Yet, despite my gripes, Phoenix Wright works. And it works well. In the courtroom, anyway. What would be a glacially-paced interactive book in any other game is made into hearty entertainment here, thanks to some key design choices. The music that plays whenever you make a crucial objection is the most exciting song ever composed. The facial shots whenever a character makes a key point are rounded out nicely by an anime-style rushing background. The camera pans from the witness stand to the opposing lawyers give a tense, close-knit feel to the events of the court. And I don't think enough can be said about the sheer wit of the game's dialogue--whenever the game isn't shoving the plot down your throat, it's making an amusing quip that's sure to bring a smirk to your face. Phoenix Wright's courtroom scenes contain an energy that is duplicated by few other games, and they're reason enough to play the game.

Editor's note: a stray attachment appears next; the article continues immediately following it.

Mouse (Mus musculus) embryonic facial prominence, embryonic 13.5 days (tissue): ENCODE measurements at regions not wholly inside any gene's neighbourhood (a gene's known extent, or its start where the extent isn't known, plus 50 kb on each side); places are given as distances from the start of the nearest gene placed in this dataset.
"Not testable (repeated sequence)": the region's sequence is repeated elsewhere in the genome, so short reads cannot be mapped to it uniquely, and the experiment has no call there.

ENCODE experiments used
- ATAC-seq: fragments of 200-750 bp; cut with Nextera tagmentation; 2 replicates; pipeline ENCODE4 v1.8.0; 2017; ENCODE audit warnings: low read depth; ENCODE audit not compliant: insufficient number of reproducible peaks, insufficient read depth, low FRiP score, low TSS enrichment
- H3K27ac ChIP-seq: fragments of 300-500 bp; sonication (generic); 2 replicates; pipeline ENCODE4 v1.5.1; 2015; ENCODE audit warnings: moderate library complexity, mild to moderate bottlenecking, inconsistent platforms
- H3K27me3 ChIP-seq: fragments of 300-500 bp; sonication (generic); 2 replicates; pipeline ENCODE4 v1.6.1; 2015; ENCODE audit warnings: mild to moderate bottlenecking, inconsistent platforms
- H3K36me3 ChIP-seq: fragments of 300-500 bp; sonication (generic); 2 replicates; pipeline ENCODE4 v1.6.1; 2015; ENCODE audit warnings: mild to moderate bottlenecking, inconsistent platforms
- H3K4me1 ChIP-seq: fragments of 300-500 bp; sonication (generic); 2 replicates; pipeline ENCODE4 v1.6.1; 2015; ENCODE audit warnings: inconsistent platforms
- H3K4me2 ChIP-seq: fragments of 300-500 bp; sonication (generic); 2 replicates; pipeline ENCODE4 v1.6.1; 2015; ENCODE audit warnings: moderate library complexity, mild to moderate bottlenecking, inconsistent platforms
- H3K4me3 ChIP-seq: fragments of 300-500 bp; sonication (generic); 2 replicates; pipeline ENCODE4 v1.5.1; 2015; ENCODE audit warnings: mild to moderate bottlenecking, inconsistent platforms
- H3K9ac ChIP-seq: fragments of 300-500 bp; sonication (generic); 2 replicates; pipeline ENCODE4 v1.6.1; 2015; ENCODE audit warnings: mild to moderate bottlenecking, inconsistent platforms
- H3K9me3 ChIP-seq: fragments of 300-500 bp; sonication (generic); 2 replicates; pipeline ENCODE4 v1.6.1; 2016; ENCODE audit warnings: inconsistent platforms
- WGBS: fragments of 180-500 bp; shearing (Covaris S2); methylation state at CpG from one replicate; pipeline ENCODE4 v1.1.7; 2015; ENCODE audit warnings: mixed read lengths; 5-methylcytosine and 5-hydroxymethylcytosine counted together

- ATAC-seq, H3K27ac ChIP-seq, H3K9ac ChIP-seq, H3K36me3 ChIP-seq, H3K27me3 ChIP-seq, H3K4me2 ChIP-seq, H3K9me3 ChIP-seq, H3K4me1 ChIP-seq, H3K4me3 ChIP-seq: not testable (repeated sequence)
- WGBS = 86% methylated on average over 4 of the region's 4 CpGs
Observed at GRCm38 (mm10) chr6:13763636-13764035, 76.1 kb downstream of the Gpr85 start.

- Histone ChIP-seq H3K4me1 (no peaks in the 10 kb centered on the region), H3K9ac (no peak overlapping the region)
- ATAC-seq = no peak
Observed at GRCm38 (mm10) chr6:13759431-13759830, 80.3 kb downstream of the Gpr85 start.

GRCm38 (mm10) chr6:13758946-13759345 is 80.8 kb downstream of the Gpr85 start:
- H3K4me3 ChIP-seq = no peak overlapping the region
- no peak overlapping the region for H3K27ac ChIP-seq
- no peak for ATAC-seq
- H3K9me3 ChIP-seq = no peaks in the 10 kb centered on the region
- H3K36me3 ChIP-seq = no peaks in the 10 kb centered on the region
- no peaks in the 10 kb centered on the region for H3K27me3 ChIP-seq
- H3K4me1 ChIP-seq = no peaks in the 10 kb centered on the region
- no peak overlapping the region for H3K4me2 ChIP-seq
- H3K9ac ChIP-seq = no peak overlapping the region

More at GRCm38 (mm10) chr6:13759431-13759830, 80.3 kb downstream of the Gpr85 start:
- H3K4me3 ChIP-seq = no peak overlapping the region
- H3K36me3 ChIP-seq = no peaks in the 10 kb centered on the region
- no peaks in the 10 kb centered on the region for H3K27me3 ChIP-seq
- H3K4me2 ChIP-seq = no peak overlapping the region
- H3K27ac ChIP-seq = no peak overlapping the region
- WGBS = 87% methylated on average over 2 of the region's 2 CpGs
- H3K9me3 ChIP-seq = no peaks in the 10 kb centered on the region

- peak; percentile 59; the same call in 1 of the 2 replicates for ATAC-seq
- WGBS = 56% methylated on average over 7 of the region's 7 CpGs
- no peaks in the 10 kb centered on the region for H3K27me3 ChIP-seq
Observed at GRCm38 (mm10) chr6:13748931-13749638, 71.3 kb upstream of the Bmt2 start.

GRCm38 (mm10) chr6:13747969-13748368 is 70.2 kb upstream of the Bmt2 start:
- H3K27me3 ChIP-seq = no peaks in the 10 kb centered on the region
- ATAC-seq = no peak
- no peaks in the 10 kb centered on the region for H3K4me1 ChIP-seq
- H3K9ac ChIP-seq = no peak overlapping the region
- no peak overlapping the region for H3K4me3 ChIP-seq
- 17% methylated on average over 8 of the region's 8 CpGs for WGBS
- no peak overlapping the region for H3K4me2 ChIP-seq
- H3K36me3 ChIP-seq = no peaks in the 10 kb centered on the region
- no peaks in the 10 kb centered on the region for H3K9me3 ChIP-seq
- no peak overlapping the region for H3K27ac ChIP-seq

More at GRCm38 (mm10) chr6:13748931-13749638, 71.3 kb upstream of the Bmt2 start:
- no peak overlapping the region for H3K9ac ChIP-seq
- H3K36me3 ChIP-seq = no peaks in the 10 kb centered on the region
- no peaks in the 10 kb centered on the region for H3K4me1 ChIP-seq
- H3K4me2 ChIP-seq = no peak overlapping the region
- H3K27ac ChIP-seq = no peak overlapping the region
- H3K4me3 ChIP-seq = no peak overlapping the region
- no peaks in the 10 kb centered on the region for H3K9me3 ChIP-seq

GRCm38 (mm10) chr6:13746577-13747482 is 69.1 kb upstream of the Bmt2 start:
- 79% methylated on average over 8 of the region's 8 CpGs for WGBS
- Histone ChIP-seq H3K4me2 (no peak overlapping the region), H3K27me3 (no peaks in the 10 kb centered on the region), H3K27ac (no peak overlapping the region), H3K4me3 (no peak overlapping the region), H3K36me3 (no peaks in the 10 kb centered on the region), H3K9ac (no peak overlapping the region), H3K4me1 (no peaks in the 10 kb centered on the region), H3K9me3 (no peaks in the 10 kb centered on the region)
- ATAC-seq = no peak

And thank God for that, because the other half of Phoenix Wright--the investigation scenes--are pretty dull. You wander around to various locations, each represented by an animated still, and search around for clues. These segments quickly devolve into examining every possible part of every area for the item or event that will move the events of the game forward, which becomes tedious faster than you can say "OBJECTION!" Sometimes, you'll meet up with characters, who will reveal information to you only if you present the proper piece of evidence to them. Sometimes the required item is obvious; if it's not, you'll have to present every item in your inventory to him/her until he/she talks. The investigations lack the intensity and excitement of the courtroom segments, and most of the time, you'll find yourself itching to get back to the trial and away from all of the clue meandering.
And that's Phoenix Wright. You'll like being in the courtroom a lot, you'll be wondering when the investigation portions will finally end, and the good memories will (hopefully) outweigh the bad. Phoenix Wright's success comes not from thoroughly sound design, but the philosophy that you'll emphasize the "love" part of your love/hate relationship with the game. And it works. It's not a spectacular game, but it works. If being an anime lawyer sounds intriguing to you, give it a shot.
Community review by phediuk (August 17, 2006)